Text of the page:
Components of Enterprise Value
- Market Value of equity and preference shares is the market capitalization of these stocks
- At times market value might not be easily calculated, because sometimes it may happen that the debt issued by the company is not trading on the exchange, and therefore in such cases, market value is an approximation, or at times the book value is used as a proxy for the market value.
- Cash and cash equivalents are reduced from the valuation, the logic behind this is that if the enterprise value is being calculated as part of a takeover procedure, then it doesn’t make any sense that the acquirer pays more cash to buy the existing cash, instead, he will simply tell the target to take out the cash and cash equivalents and net the value of the enterprise.
- Minority interest is added because minority shareholders are also the owners of the target company and until and unless they are paid off for their share, they would not let go of it.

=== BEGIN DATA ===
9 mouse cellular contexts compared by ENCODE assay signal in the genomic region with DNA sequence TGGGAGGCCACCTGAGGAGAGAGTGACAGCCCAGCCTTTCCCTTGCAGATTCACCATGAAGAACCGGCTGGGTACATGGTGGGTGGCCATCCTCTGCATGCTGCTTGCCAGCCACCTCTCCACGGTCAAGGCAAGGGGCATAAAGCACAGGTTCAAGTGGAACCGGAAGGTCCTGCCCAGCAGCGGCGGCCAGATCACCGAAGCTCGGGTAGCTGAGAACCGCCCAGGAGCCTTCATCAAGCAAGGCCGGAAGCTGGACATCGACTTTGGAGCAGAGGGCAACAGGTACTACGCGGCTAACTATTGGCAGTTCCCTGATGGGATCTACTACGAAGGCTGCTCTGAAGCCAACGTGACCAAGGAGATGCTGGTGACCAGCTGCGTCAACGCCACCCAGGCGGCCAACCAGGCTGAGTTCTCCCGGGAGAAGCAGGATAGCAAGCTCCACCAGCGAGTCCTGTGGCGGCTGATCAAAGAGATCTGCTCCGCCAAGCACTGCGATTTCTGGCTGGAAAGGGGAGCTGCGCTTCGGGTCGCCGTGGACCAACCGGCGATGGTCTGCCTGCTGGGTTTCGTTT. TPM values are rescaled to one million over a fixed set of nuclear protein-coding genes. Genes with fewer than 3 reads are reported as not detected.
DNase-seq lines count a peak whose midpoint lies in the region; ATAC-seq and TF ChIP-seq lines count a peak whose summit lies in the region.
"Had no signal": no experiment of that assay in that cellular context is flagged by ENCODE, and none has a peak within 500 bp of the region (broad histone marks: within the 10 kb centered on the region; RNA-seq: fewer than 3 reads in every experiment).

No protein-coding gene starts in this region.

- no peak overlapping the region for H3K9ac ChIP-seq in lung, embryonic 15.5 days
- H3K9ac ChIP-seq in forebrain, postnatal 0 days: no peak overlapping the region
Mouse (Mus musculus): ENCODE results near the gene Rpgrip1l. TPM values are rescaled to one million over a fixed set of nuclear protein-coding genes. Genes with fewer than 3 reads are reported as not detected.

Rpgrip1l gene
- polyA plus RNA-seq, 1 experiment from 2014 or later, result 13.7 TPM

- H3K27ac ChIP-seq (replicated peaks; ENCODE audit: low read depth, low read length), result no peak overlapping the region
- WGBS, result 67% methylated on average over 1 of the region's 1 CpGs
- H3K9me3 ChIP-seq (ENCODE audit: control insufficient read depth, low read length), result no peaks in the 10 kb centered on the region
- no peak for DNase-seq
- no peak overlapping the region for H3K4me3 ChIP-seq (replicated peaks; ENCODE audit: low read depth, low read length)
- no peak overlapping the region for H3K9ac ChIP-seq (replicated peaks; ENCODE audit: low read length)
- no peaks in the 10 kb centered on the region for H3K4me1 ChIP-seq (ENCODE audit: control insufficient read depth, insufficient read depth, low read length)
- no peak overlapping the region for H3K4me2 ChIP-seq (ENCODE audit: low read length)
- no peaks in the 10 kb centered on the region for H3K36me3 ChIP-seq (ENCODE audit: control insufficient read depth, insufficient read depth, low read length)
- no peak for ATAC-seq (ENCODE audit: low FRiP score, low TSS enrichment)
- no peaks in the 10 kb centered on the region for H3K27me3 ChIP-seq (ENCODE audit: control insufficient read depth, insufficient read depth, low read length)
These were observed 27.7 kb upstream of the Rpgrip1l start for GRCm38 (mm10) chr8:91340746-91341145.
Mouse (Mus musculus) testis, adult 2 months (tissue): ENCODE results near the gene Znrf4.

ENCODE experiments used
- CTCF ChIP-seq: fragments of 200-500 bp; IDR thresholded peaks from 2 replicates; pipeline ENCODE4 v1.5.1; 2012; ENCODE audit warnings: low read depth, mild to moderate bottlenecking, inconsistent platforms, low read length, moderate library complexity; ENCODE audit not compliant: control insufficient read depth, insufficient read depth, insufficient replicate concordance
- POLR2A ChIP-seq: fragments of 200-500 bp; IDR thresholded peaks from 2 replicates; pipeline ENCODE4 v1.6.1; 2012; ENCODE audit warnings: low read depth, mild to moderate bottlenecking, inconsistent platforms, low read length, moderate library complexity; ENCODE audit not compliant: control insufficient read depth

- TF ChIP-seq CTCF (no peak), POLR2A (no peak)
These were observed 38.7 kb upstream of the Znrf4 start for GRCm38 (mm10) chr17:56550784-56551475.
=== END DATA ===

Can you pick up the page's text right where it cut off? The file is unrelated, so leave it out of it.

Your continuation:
- So ultimately, It comes down to the settlement value that one company needs to pay to get rid of the claims of all the capital providers.
Difference between Enterprise Value and Equity Value
- Meaning: Equity value is only the market capitalization of the equity capital and therefore a much narrower term to measure the value of the company. Enterprise value is a more comprehensive or broader measure of the value of the company as a whole.
- Purpose: Equity value should only be used to measure the value of the stock by a retail investor whereas it is most commonly used when the investors have control perspective or are planning a takeover transaction.
Advantages and Disadvantages
Below are the points that explain the advantages and disadvantages:
- Comparison: This can be used for comparison of companies with different capital structures because it is not affected by the capital structure and therefore it is more useful when the price to earning method can’t be used.
- Control perspective: This is used in M&A transactions and therefore, the investors with control perspective prefer this measure to other measures.